Today's OC Register has an op/ed by Community Advocates' Joe Hicks. He analyses the progress that has been made and some of the challenges that remain fifty years after Martin Luther King's I Have A Dream oration.
Today's Wall Street Journal carries an incisive op/ed (click for link) by one of the nation's most thoughtful and honest commentators on race and related issues, Prof. John McWhorter. It's worth a read as well.
Civil rights and civil wrongs
by Joe R. Hicks
Fifty years ago the largest crowd that had ever gathered on the Washington Mall listened as speakers from civil rights organizations took the podium to demand “jobs and justice.” The speech that galvanized the audience, believed by many to be one of the greatest ever given by an American orator, was delivered by an impassioned young preacher, Martin Luther King Jr. He told the crowd “I still have a dream.”
His speech was largely improvised, and King said his dream was that “… this nation will rise up, live out the true meaning of its creed: ‘We hold these truths to be self-evident, that all men are created equal.'”
How well has the country done in that regard? America is not a racial Nirvana. However, a few facts from the past show just how far the nation has come in a very short period.
In 1940, 87 percent of blacks lived in poverty. That number was down to 47 percent in 1960, and 28 percent in 2011. The black college population has grown from 45,000 in 1940 to well over 1.4 million today, a thirtyfold increase. Those with college degrees has increased fourteenfold. Median incomes of black families, when adjusted for inflation, is 80 percent higher today than black families at the time of the March on Washington.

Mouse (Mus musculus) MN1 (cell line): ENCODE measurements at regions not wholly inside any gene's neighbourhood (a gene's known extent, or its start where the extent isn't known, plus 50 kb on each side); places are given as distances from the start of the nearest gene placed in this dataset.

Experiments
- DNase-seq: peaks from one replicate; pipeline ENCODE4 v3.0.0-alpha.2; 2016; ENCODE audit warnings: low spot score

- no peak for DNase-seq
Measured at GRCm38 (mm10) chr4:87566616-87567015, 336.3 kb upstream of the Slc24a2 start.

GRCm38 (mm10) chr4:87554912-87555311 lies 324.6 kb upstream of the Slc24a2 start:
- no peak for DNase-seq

Forty-three years ago there were only 1,469 black elected officials in the entire nation. That number had risen to 10,500 by 2011. In 2008 the nation elected a bi-racial man, Barack Obama, as president and selected him again to serve for a second term. Eric Holder, a black man, serves as the nation's attorney general and the president's security advisor is Susan Rice, a black woman.
It is noteworthy that with all the angst among current black leaders over voter ID laws, in the 2012 presidential election blacks voted at higher rates than whites, according to Census data.
This must all be measured against the nation's race relations when King gave his speech. Only one year later, James Cheney, Andrew Goodman and Michael Scherer were tortured and killed by members of the Mississippi White Knights of Ku Klux Klan. Nine years earlier, fourteen-year-old Emmett Till was tortured, shot and dumped into Mississippi's Tallahatchie River, the body weighted-down by a cotton gin fan tied around his neck by barbed wire.
In 1963, the nation's black citizens – in what was called the “Deep South” – could not vote, were restricted from using public accommodations, subjected to anti-miscegenation laws, forced to attend “separate but equal” public schools, and hemmed in by racist home ownership and rental covenants. Jim Crow laws still dominated the social order and, as Eleanor Holmes Norton recently said, “it was perfectly acceptable in 1963” to be a racist. She added “it's not respectable” today.
Still, problems do persist. Among racial and ethnic groups, blacks are over-represented among homicide victims; blacks were 55 percent of homicide victims in 2010, but only 13 percent of the population. In the early 1960s, births to unwed black mothers stood at 25 percent. Today, more than half of all black children live in fatherless households, and only about 25 percent of black women over 18 are married and living with a spouse.
Today's civil rights leaders grudgingly admit progress has been made, and then resort to divisive rhetoric, missing the real issues facing the country. The task for today's civil rights leaders, if they wish to remain relevant, is to take on today's daunting urban dysfunction.